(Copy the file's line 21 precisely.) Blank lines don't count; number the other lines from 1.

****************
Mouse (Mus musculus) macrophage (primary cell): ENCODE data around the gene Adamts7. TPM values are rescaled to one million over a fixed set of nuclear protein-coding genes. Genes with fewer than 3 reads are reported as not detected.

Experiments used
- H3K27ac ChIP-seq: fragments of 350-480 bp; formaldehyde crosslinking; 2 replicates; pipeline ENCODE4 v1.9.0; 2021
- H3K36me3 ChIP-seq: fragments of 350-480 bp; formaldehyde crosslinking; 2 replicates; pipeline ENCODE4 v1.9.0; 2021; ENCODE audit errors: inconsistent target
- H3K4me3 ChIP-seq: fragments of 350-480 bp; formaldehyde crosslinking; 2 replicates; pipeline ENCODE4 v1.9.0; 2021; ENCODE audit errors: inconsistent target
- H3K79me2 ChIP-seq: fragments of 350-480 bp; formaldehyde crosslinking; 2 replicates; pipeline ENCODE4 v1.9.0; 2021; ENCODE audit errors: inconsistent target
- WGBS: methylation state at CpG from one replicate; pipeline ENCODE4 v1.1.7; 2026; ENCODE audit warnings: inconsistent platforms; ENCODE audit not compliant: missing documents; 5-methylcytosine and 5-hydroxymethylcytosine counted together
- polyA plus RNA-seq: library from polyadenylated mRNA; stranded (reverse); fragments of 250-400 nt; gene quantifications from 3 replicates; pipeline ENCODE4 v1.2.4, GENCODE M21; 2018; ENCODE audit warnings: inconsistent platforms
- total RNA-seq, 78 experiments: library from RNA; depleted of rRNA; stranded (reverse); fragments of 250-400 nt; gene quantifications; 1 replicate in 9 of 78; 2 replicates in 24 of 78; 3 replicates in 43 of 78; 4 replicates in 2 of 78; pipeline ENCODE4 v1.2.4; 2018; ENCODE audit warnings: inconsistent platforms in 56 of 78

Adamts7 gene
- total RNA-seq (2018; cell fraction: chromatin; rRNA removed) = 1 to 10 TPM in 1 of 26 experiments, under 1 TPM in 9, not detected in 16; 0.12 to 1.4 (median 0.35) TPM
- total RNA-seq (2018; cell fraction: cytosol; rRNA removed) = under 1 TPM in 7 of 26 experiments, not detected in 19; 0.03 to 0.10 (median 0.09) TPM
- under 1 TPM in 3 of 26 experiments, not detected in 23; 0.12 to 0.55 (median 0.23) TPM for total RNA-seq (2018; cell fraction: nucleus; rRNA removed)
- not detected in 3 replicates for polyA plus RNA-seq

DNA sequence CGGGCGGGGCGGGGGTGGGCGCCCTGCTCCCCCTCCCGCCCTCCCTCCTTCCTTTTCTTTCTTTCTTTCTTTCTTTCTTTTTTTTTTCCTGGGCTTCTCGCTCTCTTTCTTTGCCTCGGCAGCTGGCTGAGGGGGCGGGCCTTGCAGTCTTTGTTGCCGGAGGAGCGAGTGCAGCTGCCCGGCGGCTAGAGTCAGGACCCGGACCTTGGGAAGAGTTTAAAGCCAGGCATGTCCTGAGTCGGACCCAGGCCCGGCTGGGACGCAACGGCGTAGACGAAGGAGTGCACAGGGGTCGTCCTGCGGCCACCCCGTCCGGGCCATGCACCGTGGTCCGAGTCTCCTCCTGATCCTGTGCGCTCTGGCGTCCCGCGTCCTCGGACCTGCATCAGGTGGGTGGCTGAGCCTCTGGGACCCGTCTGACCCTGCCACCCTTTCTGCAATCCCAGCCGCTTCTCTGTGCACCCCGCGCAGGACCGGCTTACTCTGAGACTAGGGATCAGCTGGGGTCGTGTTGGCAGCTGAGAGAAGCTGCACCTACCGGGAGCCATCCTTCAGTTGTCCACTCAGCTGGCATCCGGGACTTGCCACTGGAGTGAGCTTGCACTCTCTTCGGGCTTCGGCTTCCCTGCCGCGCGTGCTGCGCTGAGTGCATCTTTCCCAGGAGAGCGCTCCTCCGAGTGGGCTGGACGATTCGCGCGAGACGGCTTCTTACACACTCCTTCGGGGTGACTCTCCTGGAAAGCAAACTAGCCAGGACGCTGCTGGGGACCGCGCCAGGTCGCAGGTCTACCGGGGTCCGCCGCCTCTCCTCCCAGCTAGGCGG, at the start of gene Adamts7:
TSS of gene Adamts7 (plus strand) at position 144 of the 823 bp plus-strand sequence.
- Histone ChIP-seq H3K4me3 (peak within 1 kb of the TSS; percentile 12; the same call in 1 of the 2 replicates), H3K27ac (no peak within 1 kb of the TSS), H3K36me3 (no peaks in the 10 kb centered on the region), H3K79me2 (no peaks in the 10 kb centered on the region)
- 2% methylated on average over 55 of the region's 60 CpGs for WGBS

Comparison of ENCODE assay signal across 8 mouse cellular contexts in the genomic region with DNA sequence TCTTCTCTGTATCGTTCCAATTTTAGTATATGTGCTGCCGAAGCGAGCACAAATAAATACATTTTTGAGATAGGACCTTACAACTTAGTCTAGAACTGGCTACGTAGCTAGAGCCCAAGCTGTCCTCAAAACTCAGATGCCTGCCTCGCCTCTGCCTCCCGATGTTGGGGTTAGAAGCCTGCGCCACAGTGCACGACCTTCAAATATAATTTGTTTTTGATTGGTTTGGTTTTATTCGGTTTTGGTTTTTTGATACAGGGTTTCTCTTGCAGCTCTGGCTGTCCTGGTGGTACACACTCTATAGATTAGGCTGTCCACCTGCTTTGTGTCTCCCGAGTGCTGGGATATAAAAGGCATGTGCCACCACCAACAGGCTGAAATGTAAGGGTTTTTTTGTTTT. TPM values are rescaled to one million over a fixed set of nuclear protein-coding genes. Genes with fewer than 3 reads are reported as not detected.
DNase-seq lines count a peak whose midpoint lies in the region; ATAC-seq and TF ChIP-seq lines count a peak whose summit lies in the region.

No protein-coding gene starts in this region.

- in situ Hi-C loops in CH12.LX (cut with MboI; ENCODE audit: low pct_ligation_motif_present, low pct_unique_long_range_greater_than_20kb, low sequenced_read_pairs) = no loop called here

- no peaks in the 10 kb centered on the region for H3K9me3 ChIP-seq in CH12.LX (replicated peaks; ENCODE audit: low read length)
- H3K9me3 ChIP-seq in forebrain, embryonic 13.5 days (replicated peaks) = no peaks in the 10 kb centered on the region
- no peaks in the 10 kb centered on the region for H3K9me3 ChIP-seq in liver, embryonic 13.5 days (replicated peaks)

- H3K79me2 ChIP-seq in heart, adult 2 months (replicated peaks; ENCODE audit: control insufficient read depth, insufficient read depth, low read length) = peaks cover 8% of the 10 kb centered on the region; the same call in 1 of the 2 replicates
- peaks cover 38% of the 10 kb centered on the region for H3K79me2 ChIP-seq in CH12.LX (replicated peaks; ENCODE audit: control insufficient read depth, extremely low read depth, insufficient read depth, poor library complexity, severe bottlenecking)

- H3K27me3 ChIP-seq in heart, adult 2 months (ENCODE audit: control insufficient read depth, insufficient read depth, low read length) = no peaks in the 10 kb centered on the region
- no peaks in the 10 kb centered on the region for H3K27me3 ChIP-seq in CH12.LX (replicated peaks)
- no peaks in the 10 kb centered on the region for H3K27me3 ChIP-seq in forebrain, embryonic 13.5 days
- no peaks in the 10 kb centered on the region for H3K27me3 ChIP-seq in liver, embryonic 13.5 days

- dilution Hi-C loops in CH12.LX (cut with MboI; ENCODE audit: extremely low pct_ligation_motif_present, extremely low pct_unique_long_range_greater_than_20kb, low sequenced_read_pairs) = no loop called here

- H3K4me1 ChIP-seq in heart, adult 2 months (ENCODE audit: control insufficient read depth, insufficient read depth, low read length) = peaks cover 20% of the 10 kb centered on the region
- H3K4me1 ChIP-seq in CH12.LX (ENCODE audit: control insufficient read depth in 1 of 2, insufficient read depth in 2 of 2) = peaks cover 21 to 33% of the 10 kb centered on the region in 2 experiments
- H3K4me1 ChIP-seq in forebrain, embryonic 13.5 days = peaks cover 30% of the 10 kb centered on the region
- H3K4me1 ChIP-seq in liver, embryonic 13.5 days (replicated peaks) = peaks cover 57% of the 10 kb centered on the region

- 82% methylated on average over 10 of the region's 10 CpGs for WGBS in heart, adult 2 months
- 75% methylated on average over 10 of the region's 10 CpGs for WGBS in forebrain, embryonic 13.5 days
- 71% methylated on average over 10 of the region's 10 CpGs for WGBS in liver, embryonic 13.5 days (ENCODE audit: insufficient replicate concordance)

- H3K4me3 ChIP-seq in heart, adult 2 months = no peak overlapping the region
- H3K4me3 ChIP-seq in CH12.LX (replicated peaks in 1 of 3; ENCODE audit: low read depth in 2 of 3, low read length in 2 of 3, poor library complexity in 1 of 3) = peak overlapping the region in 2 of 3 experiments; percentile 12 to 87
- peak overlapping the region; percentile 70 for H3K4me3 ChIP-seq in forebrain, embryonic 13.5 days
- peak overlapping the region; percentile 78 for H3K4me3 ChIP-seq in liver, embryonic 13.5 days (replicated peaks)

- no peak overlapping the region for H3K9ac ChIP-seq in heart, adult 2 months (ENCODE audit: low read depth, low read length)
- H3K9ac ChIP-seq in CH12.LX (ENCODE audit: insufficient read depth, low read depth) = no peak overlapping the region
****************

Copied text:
No protein-coding gene starts in this region.